While thousands of visitors crowded the city to watch the parade and enjoy the exhibits, one person was not on hand to witness the spectacle. At noon on the day of the parade, William S. Vardaman, Jr., one of the festival organizers, died from injuries he received earlier that morning. Vardaman had been attending the Grand Festival Ball at the Greenwood High School, which was held the night before. Vardaman graduated from the high school and then went to Ole Miss. At twenty-six years old, he was considered “one of the most promising young lawyers in Mississippi.” He was certainly well connected. Not only was he the only son of a former mayor of Greenwood, he was also a nephew of former Mississippi Governor and U.S. Senator James K. Vardaman (top left), known as “The Great White Chief.” As a former editor of the Greenwood Commonwealth, J.K. Vardaman had strong connections in Greenwood. Thus, it was almost assured that his nephew would also enjoy a successful career. The band for the Festival Ball was the Anson Weeks Orchestra, a popular dance band from California. Weeks (lower left) formed his band in 1924 and recorded for both Columbia and Brunswick records. In 1931, the band garnered attention from an appearance on the “Lucky Strike Magic Carpet” radio show and had begun touring nationwide.
Apparently, the Anson Weeks Orchestra was a big hit in Greenwood, as the band was still playing at 2:00 a.m. During a break, young William Vardaman ran out of the school building to his car and ran into the flagpole in front of the school, fracturing his skull. Today, the old Greenwood High School is the Davis Elementary School (right). Vardaman lingered until noon, when he died at the Greenwood Leflore Hospital. Funeral services were held the following day at 4:00 at the family home on Grand Boulevard. All of the pallbearers were Ole Miss graduates and all but one were lawyers, including Paul D. Montjoy, Jr. (right) “Little Monty,” as he was known, was a member of the Ole Miss cross country team and was described in the 1926 annual as “staunch of heart and fleet of foot.” Among his law school classmates that year was a young attorney from Carthage who was “possessed of a liquid eloquence precipitated from his smiling lips in cadence with the elastic motions of his hands.” His name was Ross Barnett.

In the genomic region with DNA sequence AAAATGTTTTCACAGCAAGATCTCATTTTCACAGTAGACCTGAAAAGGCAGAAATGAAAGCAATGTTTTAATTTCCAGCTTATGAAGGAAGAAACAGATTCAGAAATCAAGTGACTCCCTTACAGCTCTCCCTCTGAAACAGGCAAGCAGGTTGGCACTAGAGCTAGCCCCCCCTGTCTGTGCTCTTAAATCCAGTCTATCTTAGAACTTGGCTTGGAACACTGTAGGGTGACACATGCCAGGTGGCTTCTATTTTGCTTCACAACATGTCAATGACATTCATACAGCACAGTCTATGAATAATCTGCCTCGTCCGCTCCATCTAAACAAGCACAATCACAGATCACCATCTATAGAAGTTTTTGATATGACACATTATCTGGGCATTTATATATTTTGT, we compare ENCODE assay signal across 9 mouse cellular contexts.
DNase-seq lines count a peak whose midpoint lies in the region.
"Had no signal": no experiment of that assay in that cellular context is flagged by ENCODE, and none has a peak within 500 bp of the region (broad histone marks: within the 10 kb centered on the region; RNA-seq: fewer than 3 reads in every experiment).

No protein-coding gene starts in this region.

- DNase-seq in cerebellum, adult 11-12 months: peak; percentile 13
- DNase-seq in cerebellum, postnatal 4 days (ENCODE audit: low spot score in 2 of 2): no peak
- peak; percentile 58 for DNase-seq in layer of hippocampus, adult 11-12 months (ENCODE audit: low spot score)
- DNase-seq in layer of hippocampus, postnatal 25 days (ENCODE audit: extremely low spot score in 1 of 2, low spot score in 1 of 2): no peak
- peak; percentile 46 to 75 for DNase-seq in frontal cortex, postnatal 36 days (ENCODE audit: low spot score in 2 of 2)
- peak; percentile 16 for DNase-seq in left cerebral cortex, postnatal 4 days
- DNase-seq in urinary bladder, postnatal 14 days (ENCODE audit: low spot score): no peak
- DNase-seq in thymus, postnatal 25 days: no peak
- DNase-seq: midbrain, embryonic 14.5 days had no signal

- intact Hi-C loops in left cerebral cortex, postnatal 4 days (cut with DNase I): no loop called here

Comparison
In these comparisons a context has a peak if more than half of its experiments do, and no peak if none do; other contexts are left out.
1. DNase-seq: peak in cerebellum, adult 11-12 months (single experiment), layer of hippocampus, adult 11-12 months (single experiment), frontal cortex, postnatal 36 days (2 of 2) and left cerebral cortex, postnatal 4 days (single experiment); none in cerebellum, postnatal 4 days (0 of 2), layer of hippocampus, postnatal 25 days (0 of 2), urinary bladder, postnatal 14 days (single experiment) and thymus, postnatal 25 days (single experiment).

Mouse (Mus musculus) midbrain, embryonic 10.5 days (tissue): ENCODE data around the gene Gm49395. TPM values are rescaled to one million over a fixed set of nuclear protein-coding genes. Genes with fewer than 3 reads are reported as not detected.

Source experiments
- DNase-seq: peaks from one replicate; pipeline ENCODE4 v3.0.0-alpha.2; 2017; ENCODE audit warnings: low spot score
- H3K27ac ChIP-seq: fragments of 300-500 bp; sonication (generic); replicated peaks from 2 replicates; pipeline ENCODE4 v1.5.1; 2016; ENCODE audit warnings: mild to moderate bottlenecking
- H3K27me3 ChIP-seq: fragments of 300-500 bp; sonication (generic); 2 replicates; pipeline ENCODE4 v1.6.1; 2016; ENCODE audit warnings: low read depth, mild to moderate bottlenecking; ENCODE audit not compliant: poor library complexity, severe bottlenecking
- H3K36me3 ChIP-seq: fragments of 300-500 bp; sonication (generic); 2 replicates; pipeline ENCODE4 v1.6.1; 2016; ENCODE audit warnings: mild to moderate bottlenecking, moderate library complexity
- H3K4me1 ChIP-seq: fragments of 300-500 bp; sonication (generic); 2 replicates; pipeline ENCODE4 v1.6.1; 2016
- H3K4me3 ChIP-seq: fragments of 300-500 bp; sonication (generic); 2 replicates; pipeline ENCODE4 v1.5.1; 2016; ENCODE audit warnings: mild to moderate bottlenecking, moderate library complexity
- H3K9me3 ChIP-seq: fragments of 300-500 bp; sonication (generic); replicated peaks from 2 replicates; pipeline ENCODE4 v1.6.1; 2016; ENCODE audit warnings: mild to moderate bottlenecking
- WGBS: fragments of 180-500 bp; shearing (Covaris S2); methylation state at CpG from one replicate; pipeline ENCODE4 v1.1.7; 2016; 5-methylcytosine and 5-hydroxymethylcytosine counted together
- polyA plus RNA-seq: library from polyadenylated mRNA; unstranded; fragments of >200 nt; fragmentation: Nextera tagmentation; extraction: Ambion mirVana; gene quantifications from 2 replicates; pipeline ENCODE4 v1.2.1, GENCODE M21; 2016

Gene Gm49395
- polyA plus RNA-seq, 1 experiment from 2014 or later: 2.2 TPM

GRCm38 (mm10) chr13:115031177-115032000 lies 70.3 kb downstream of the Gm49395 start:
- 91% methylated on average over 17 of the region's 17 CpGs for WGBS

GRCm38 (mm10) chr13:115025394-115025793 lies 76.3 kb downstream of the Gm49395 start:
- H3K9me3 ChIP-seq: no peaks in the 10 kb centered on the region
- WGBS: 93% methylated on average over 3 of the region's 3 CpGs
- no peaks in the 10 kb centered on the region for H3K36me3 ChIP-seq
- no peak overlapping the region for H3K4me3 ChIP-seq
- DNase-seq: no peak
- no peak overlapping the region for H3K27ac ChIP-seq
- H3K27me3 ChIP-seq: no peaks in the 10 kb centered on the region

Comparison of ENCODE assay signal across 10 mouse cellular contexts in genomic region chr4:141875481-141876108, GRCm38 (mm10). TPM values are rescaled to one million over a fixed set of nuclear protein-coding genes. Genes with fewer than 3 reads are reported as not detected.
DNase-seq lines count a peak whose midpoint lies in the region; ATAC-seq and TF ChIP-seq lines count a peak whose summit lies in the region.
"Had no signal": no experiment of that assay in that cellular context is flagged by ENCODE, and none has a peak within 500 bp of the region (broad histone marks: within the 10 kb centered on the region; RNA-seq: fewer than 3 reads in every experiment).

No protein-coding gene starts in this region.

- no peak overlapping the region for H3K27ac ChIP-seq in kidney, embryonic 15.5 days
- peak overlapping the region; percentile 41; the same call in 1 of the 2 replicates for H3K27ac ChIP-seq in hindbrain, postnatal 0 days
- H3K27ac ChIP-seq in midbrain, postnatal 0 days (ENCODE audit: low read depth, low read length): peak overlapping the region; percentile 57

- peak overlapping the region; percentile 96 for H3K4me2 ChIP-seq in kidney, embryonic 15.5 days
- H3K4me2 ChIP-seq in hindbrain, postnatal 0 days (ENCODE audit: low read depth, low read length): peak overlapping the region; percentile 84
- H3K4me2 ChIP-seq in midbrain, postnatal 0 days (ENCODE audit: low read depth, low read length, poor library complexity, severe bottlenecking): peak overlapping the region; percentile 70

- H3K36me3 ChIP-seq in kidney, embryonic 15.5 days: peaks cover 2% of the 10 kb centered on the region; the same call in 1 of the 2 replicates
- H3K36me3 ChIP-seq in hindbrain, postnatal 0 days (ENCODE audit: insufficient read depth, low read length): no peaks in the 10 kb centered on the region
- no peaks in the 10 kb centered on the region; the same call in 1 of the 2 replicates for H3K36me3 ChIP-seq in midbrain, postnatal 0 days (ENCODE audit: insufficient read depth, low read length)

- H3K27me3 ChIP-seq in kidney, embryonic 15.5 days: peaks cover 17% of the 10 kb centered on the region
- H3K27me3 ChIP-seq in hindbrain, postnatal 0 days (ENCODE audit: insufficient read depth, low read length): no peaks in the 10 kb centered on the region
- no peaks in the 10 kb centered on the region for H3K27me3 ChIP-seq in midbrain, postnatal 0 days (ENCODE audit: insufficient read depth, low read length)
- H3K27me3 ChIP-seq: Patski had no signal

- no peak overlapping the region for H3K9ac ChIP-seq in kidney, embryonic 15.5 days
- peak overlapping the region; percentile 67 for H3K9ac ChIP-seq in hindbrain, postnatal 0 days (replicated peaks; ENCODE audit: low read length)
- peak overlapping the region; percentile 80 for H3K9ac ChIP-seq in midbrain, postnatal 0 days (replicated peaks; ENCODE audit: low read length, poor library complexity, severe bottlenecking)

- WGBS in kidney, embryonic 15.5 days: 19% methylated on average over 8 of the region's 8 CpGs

Despite the tragic circumstances surrounding the death of William Vardaman, Jr., the centennial celebration of Greenwood’s founding appeared to be a signal success. In just twenty years (in 2034), Greenwood will be celebrating its bicentennial. Time will only tell if a similarly ambitious observance will be in the offing (though perhaps this time without the "wild Indians").
PHOTO AND IMAGE SOURCES:
(1) Greenwood: http://en.wikipedia.org
(2) Evangeline: http://www.stmartinville.org
(3) Williams Landing: http://www.aboutgreenwoodms.com
(4) Grant: http://www.georgiaencyclopedia.org
(5) Hernando de Soto float: http://www.aboutgreenwoodms.com
(6) James K. Vardaman: http://www.loc.gov
(7) Weeks: http://www.onesmedia.com
(8) Davis Elementary: http://www.aboutgreenwoodms.com
(9) Montjoy: https://archive.org